I said I would continue our look at the top weather stories of 2020, and I guess that is what I am going to do, in a way. My top weather story of 2020 was the projection that globally, 2020 was going to come in tied as the warmest year on record. Well, the results from the main reporting agencies on global temperatures (NOAA, NASA, European Copernicus Climate Change Service, Japan Meteorological Agency, the University of Alabama in Huntsville) are now in and statistically, 2020 did come in tied with 2016 as the warmest year on record.
NASA, Copernicus and Japan rated 2020 as tied with 2016. Meanwhile, NOAA ranked 2020 as the second-warmest year on record, coming in just 0.02 C cooler than 2016, with a mean global temperature that was 0.98 C above the 20th-century average, or about 1.25 C above the pre-industrial average (according to Copernicus). The University of Alabama at Huntsville, which uses satellite measurements to calculate temperatures for the lowest eight kilometres of the atmosphere, also reported that 2020 was the second-warmest year in its 42 years of record.
If we look at different parts of the world, the table at left shows how they ranked, as listed in Jeff Masters’ article on Yale Climate Connections.
Of interest is the fact that 2020 saw the warmest year on record for ocean heat content in the upper 2,000 metres of the world’s oceans — this, in spite of the fact that there was a moderate to strong La Niña event during the second half of the year, which would normally result in a cooling. Of note, it’s estimated that more than 90 per cent of the increased heat from global warming goes into the world’s oceans, with the remaining 10 per cent going into heating the atmosphere. To try and understand just how much energy the oceans are absorbing, it is reported that there were 211 to 234 zettajoules more heat in the oceans in 2020 than the 1981-2000 average. For comparison, if you totalled up all the energy humans used in 2010, it would come out to 0.5 zettajoule.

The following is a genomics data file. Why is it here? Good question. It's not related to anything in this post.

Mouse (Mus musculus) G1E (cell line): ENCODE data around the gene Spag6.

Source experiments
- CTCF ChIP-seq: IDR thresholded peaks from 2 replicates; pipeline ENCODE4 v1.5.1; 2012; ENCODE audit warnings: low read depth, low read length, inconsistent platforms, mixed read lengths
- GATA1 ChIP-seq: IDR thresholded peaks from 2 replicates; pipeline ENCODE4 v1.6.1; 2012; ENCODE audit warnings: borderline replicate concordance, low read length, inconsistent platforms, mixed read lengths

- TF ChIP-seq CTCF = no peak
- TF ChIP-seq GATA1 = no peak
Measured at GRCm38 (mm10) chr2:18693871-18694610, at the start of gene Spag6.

I came across a second interesting weather article over the last couple of weeks. The average temperatures and precipitation that you see used in day-to-day forecasts, and in comparisons of current weather to past weather, are based on averages of 30-year periods. The current 30-year period we use is 1980 to 2010. Since we are now entering a new decade, our climate normal or averages will soon be updated to reflect the 30-year period of 1990-2020. The graphic you see here this week shows the change in temperature of the current normal or average that is used compared to the new one. You can see that across the north and over much of Europe there will be a significant increase of 0.5 C or more in the reported average temperatures. In North America, the increases are small, and in the middle of the continent there is actually expected to be a small drop in average temperatures. What needs to be noted is that the negative changes in average temperatures go from 0.0 to about 0.25 C cooler than the current averages, while the warmer-than-average values go up to 0.75 C or more warmer than average; also, there are a lot more areas that warmed than cooled during this period.
If we look closely at Manitoba, Winnipeg and eastern regions are slightly warmer than average while western areas are the same or slightly cooler. A second graphic that I didn’t have room to include this week shows that across southern Manitoba, most locations will see between eight and 11 months with new warmer averages.
Not sure what next issue’s topic will be. If you have something you would like me to write about, email me at [email protected].